With nearly $47 million in child support payments in arrears on the books, Bermuda’s Attorney General Kathy Lynn Simmons has disclosed that some of the arrears “go back as far as 1980”. And there is only one enforcement officer charged with managing the system.

Speaking at a news conference on Thursday to discuss three Throne Speech initiatives, including the proposed Sex Offenders Register and Legal Aid Reform, the AG said the current system to track data on child support is flawed.

“Almost everyone knows someone who is affected by this. And because it involves children and families, it is among the most deeply-felt policy issues,” said Senator Simmons.

Responding to questions fielded by Bermuda Real, Senator Simmons also said there has always been just one enforcement officer to work with bailiffs who “is not exactly an enforcement officer”.

And there has yet to be a decision made on whether more officers will be needed to deal with what she described as the “historic arrears”.

“If we find that there’s a need to redirect more resources in that regard we certainly will consider it,” said Senator Simmons.

“The person who is responsible for that is not exactly an enforcement officer. They are the person who communicates with the parent who is in arrears to ensure that there’s a mechanism for them to communicate and come in and make a different arrangement if necessary.

“The enforcement is done by bailiffs and communication between the different departments. For instance, if we need to stop travel, that’s a communication that goes directly to Immigration. In terms of licensing cars there’s a cross-Ministry collaboration. So, naturally we have the bailiffs who do their role but in terms of enforcement officers this is no, how can I put it, there is no team that’s out there enforcing with enforcement officers shirts on.

“There’s one administrative person whose managing the arrears at this time,” she said. “One thing we’re strong on is properly assessing the situation. We are not going to have a knee jerk reaction and put finances and resources to a problem until we understand the root of the problem and what will be best to cure it.”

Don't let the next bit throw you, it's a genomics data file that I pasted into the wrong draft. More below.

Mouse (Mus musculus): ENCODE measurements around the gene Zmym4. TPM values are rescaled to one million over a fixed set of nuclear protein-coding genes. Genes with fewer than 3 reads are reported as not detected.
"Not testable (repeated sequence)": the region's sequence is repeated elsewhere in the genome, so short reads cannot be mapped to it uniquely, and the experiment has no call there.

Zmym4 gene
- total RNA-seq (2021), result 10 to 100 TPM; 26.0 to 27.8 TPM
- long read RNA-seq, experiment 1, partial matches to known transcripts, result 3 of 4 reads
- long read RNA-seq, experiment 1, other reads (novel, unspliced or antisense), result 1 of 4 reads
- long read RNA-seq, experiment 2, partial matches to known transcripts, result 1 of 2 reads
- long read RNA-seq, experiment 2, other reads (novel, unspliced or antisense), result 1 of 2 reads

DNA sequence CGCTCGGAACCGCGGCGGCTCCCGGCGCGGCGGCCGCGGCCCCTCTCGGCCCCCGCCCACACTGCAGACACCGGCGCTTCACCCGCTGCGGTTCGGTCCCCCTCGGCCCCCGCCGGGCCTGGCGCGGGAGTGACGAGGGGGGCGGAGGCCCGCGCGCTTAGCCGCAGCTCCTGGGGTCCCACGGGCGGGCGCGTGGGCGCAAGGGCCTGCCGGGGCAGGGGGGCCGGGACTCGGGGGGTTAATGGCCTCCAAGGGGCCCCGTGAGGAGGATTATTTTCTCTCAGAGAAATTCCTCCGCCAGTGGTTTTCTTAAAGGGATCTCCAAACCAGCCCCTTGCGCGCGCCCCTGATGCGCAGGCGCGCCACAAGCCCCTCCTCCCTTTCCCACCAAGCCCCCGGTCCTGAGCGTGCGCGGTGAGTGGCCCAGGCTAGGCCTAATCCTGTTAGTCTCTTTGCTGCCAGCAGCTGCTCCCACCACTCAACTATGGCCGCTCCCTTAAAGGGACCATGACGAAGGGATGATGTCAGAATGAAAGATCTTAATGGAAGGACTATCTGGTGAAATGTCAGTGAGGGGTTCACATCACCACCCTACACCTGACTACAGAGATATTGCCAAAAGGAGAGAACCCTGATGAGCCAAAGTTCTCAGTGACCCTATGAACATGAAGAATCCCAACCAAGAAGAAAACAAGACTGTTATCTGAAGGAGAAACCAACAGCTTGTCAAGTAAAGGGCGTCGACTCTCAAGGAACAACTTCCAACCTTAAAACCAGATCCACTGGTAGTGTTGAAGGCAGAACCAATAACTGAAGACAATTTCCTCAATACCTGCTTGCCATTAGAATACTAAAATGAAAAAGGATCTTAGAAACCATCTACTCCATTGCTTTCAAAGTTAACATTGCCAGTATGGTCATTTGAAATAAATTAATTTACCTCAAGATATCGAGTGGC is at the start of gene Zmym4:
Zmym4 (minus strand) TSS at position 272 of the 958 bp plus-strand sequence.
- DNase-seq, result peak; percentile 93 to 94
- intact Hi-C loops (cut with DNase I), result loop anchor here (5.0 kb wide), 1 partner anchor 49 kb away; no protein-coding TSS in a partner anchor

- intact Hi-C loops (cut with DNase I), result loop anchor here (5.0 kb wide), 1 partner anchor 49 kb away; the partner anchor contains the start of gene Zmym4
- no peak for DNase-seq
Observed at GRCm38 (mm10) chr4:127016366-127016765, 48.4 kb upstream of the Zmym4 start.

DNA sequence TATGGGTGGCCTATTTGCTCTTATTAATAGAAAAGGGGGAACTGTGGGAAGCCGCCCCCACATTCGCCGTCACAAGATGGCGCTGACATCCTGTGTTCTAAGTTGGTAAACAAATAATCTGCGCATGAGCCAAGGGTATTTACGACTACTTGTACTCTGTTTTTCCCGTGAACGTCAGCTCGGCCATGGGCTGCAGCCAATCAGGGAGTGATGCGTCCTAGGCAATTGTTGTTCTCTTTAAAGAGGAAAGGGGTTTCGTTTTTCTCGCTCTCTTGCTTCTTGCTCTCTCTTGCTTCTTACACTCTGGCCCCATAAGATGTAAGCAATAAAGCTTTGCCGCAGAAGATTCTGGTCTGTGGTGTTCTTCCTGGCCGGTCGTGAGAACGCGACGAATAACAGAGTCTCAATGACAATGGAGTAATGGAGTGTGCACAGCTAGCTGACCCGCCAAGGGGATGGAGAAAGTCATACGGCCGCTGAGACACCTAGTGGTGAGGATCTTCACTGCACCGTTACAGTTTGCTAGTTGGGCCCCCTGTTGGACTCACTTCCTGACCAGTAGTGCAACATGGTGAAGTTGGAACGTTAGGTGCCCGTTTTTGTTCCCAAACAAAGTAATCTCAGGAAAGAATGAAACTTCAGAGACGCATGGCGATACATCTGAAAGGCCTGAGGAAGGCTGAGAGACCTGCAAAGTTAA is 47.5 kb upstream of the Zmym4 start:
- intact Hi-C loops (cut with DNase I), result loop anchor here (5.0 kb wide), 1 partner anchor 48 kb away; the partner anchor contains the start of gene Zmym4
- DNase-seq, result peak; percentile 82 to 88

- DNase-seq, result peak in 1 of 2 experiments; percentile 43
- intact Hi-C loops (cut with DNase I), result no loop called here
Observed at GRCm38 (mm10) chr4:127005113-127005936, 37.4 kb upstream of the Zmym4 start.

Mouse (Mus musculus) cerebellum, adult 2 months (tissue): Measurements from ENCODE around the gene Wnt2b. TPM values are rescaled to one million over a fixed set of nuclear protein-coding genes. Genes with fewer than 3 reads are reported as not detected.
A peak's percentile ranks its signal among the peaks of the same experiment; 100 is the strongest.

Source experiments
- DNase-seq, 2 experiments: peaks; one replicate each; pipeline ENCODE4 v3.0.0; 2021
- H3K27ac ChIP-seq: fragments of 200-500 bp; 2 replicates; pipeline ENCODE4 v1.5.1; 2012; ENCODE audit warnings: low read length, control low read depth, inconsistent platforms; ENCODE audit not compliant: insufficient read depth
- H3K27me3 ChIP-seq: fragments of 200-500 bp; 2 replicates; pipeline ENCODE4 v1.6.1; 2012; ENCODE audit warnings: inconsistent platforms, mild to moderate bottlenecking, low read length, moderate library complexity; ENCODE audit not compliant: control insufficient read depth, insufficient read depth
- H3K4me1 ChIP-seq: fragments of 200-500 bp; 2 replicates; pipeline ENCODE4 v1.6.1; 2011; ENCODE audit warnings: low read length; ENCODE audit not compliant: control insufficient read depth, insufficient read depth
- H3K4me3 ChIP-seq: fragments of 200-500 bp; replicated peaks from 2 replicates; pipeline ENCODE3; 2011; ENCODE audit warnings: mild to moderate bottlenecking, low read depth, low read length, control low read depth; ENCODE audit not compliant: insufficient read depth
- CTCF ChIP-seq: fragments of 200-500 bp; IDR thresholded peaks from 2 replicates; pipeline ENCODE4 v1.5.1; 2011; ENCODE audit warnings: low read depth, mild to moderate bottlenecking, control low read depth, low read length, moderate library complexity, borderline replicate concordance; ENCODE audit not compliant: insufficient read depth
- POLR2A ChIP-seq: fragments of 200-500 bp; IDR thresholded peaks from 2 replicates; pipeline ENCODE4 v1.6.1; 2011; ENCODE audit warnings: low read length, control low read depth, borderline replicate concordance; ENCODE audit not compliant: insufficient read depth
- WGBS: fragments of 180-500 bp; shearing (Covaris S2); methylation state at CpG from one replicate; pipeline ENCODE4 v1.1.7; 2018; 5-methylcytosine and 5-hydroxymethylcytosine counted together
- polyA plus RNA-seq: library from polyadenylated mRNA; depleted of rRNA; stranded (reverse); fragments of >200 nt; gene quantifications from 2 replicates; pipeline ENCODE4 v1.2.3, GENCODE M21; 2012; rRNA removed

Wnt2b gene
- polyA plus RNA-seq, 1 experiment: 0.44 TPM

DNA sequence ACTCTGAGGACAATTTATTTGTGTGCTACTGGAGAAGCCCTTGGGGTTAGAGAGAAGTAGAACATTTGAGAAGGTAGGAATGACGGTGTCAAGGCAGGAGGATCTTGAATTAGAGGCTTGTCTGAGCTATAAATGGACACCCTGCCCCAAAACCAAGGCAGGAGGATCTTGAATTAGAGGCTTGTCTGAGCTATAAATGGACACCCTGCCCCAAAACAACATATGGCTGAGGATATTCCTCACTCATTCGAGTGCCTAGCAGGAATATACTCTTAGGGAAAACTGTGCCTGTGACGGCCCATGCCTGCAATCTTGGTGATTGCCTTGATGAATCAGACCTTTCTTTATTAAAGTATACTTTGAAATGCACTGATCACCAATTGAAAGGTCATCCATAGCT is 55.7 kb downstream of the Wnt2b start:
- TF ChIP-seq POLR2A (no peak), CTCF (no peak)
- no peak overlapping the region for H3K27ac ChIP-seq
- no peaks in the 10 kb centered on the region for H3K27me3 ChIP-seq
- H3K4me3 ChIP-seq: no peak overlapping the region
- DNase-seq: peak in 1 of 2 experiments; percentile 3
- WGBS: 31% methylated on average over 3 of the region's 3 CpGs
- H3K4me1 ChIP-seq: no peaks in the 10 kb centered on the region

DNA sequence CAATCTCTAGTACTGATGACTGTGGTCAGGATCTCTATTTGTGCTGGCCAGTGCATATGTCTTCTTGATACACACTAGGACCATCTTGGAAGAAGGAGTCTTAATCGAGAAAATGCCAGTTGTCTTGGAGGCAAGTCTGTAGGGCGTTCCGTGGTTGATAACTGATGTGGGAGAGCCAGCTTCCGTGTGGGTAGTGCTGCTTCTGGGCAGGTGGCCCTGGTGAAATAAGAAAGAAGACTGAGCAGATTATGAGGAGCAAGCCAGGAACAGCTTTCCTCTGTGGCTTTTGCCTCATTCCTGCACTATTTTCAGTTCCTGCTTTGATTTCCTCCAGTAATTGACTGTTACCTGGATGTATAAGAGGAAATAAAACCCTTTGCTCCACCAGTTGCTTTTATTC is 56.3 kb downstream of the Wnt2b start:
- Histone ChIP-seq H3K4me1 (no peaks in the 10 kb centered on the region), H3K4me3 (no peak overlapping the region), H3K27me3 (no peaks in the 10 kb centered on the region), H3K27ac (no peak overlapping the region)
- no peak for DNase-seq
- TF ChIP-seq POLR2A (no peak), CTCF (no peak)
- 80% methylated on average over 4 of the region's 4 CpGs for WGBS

Admittedly, she conceded that the current system of collecting data is flawed because “it moves data from old system – old technology to a new one”.

“In the transfer of data what we find is that the correlation doesn’t distinguish between the new orders that are made and the existing arrears”. “And so when we achieve obtaining the data we get one figure, so the actual figure may be higher or lower. What we’re looking at is to make sure the system is putting out accurate data, so we will know exactly what’s owing,” she said.

Asked what she would say to the countless parents owed money who are already frustrated now that it’s clear that the system is flawed, Senator Simmons replied: “The system needs to be improved and I think the family support office has achieved its objective of communicating with them the data, for lack of a better phrase, but to the extent that we are now in an economic decline which has continued, which requires more aggressive measures, we would look to put more resources. So the public needs to be assured that we will be addressing this from a resource and a systemic perspective.

The total figure on unpaid child support payments in arrears is $46,709,558.35 for 1,840 outstanding cases as at August 29, 2017. The figures, derived from the ‘Family Support Accrual Arrears Report’ and other information provided by Magistrates’ Court, works out to an average of $25,385 owing per case. “Said another way, that is the amount of money on average that a child or children attached to the case are deprived of,” said Senator Simmons.

“The overall policy objective is to minimize the number of children who are not receiving the benefits of child support payments,” she said.

Asked what she would say to parents, women in particular, owed large sums of money in light of glaring deficiencies in a system with funds owed dating back some 40 years can expect to see in terms of a turnaround, she said: “A commitment that this will be made a priority.”

Asked by Bermuda Real if that turn around under her leadership will actually happen before the children involved are old, she said: “Absolutely. These things are sometimes historic. There have been children who have aged out of the system and there are some orders that can be enforced. And so, to members of the public, they need to bear with us and they need to communicate their concerns and there is a liaison in the Child Support Office that deals with that, and communication is essential.

“What we’ve done is try to balance persons who can pay and won’t pay and address those who cannot pay for economic reasons. That requires, when I talk about arbitration and more mediation and communication between the parents, those are the vehicles for that so that there’s an understanding on both sides because this of course is a very emotional and acrimonious matter and so what we’re looking to do is as I said, is to prioritise it and put in place realistic measures once we understand the system and really look at what needs to be improved. It’s a very targeted approach.”

We’ll have more on the AG’s news conference in subsequent reports.